E-U=-j(E-U) .B/Zo

irrespective of what may be the values of E and of U. This, therefore, furnishes a simple means to'secure the desired quadrature relationships between E kor U and S. Moreover, calculation shows that E and U work upon a pure resistance.

If E and U each operate upon two arrangements like the one shown in Fig. 1, the first one for E beginning with a series inductance A and the second one also for E with a capacity 'yw two tuned circuits would have to be connected in shunt relation to E and U. The embodiment of Fig. 2 already has the required circuits. Circuit 2" excited by the transmitter and tuned vis connected with terminals A and B of part of the circuit 2, and with terminals A'B' of anoth'er part of the circuit 2' by the condensers and inductances x and fy.

Moreover, the outgoing feeder brought to the tuned antenna is connected in the same fashion with points A, A', B, B'. It will be noticed that be similar to Chireixs system at minimum out- 7s Itl will also be noticed finally tha-.tall of the For circuitshere indicated are strictly and sharply in tune for this promotes and facilitates the regulations.

In the arrangement disclosed in Fig. 2 then voltages represented by the vectors S are supplied to each of the tubes in each stage say for example the tubes in the le'ft hand stage from circuit 2. Voltages represented by the vectors E are also supplied to the grids of each of the said tubes from transformer and the circuits connecting the same to points A and B. The rej ing input and output electrodes, means for apsistance R and its associated antenna supplies antenna voltages U in quadrature to voltages S and in phase opposition to voltages E to the grids of the said tubes. Voltages E and U buck. The output components of the two tubes are displaced in phase so that they combine to produce a resultant which corresponds to the amplitude variations of the respective components.

As pointed out in detail hereinbefore for outputs less than saturation output, the phase relation of the output components stays fixed. However, for amplitudes which cause saturation the component U does not increase linearly with the excitation voltage and as a consequence the vectors U do not increase linearity, E is not fully opposed and phase displacement takes place. This phase displacement results in a decreasing of the phase displacement between the output components of the two tubes and as a consequence increases the combined resultant to correct the.

non-linearity. The stage at the right hand side operates in a like manner to produce a resultant in phase with the resultant mentioned above.

What is claimed is: 1. In a modulated carrier wave amplifier, a load circuit, a source of modulated wave energy, pairs of electron discharge devices, each having input and output electrodes, tuned circuit means for applying voltages from said source substantially in 'phase opposition on the input electrodes of the devices of said pairs, other means for applying voltage from said source substantially in phase opposition on the inputvelectrodes of the devices of said pairs of devices, said last named voltagesas applied being displaced in phase relative to the second named voltages applied to said devices, a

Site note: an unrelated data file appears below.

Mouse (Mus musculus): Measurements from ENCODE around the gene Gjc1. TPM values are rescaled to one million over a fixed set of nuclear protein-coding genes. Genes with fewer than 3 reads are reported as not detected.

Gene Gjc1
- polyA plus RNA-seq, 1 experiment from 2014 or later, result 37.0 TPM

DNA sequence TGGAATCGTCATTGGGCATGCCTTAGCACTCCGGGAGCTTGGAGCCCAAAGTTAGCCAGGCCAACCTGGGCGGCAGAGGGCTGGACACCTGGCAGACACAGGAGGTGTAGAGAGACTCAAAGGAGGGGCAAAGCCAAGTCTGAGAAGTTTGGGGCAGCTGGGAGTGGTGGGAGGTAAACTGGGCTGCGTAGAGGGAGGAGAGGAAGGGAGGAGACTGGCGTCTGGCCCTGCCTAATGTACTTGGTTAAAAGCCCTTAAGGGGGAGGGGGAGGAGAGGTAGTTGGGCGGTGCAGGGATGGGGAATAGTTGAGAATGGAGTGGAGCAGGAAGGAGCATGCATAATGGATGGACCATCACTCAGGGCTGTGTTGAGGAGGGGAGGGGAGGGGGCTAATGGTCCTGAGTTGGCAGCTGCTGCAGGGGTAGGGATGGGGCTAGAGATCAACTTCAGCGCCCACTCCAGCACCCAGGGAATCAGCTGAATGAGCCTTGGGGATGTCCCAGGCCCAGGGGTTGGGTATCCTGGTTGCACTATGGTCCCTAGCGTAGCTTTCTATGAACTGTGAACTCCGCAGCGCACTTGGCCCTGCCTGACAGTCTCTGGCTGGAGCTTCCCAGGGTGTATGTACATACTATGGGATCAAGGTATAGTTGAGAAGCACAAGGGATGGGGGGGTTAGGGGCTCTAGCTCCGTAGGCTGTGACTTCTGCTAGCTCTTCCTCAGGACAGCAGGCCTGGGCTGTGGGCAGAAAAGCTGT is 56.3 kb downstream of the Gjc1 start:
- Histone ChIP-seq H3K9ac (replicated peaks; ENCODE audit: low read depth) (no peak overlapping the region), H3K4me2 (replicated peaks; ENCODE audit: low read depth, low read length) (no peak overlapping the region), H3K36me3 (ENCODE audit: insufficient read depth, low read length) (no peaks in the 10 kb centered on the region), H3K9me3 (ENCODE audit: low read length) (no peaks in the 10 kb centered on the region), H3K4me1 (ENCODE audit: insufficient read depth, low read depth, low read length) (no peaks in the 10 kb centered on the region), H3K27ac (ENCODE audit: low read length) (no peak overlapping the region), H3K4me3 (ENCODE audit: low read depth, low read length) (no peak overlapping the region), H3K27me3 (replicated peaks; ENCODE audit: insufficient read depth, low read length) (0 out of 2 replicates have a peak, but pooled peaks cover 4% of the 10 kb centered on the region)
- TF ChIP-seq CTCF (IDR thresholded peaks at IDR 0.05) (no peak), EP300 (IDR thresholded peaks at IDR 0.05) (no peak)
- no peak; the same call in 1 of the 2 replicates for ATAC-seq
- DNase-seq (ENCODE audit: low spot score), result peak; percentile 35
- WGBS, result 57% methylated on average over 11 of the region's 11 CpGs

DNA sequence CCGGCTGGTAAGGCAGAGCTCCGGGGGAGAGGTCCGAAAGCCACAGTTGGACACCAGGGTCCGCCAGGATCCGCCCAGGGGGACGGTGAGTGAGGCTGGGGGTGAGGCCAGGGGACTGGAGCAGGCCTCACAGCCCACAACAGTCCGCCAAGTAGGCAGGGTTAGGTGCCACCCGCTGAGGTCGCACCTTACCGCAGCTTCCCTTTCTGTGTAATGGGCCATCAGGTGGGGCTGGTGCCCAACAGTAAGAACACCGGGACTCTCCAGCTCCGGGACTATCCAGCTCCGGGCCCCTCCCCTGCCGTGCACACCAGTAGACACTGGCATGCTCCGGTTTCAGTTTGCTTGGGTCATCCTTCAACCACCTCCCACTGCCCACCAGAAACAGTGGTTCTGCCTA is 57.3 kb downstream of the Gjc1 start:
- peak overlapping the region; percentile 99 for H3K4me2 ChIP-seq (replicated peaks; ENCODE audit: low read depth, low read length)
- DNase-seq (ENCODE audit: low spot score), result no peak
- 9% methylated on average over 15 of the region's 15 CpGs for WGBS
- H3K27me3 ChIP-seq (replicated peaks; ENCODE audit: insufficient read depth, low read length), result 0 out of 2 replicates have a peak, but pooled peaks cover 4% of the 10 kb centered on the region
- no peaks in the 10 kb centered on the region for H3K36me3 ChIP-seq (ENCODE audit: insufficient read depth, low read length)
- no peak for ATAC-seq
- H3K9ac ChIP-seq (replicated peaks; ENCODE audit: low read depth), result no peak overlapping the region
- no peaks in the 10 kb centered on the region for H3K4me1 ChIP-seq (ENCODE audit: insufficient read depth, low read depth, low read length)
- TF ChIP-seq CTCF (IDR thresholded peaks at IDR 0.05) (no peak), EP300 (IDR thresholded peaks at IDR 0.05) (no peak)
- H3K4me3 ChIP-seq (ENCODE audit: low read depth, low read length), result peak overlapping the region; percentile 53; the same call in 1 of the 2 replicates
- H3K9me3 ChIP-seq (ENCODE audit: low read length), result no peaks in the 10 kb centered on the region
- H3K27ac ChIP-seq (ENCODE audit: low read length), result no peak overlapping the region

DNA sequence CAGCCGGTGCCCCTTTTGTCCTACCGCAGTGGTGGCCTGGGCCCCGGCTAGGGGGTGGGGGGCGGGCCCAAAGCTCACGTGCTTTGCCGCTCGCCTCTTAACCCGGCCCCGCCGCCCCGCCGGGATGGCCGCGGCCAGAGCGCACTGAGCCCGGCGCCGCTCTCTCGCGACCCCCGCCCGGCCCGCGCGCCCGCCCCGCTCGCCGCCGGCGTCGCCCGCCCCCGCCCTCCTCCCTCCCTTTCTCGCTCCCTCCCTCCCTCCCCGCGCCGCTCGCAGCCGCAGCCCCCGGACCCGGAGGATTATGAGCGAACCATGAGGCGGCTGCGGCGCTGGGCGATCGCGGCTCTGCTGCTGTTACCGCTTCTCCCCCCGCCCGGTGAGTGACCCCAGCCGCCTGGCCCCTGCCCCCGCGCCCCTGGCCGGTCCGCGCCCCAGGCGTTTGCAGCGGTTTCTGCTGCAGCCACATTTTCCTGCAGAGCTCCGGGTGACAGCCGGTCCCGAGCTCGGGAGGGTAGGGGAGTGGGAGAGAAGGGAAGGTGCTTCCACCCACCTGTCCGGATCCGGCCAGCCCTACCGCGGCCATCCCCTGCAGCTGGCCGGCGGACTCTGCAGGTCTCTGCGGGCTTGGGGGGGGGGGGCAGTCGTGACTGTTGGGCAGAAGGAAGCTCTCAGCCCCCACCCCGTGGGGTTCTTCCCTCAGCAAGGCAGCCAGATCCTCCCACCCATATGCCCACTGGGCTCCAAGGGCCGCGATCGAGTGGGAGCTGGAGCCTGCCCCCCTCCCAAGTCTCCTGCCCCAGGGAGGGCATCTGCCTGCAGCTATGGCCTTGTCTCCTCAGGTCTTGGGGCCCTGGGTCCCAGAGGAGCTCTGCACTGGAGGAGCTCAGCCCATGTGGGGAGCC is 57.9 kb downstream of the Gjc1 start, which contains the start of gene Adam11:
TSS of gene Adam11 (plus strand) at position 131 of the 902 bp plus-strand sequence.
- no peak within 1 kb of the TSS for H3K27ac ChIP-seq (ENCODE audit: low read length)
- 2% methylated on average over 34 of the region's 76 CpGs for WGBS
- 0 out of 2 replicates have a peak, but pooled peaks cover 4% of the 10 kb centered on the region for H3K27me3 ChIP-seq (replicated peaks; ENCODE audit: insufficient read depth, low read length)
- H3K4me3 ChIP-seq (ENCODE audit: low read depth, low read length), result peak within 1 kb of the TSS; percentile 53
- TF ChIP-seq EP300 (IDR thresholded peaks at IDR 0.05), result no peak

load connected with said output electrodes, and

additional means for impressing voltages from said load substantially in phase opposition on the .input electrodes of the devices of said pairs of devices, said last voltages as applied also being in phase opposition with respect to said second named voltages as applied to the input electrodes of the devices.

2. In a modulated carrier wave. amplifier, a

plying voltages from said source on the input electrodes of each of said dvices, other means for applying voltage from said source on the input electrodes of said devices, said last'named voltages as applied to the input electrode of the tubes being displaced in phase relative to the applied flrstnamed voltages, a load connected with saidoutput electrodes, and additional means for impressing voltages from said load on the input electrodes of each pair of said devices, said last voltages being in phase opposition on said input electrode with respect to said second named voltages impressed on the input electrodes.

3. In a modulated carrier wave amplifier, a load circuit, a source of modulated wave energy, pairs of electron discharge devices, each having input and output electrodes, tuned circuit means for applying voltages of like phase from said source on the input electrodes of said devices, other means for applying voltage from said source on the input electrodes of said devices, said last named voltages being applied to the input electrodes of the devices in phase displaced relation with respect to said first named applied voltages, a load connected with said output electrodes, and 'additional means for impressing voltages from said load on said input electrodes, said last voltages also being impressed on the input velectrodes of said devices in phase opposition 'said source in phase opposition on the input electrodes of the devices of each pair of devices, said last voltages as applied being displaced in phase with respect to said first applied voltages, a tuned circuit coupling said load to said output electrodes, and'additional means for impressing voltages from said load on the input electrodes of the devices of each of said pairs, said last voltages being impressed in phase opposition with respect to said second named voltages on the input electrodes of said devices.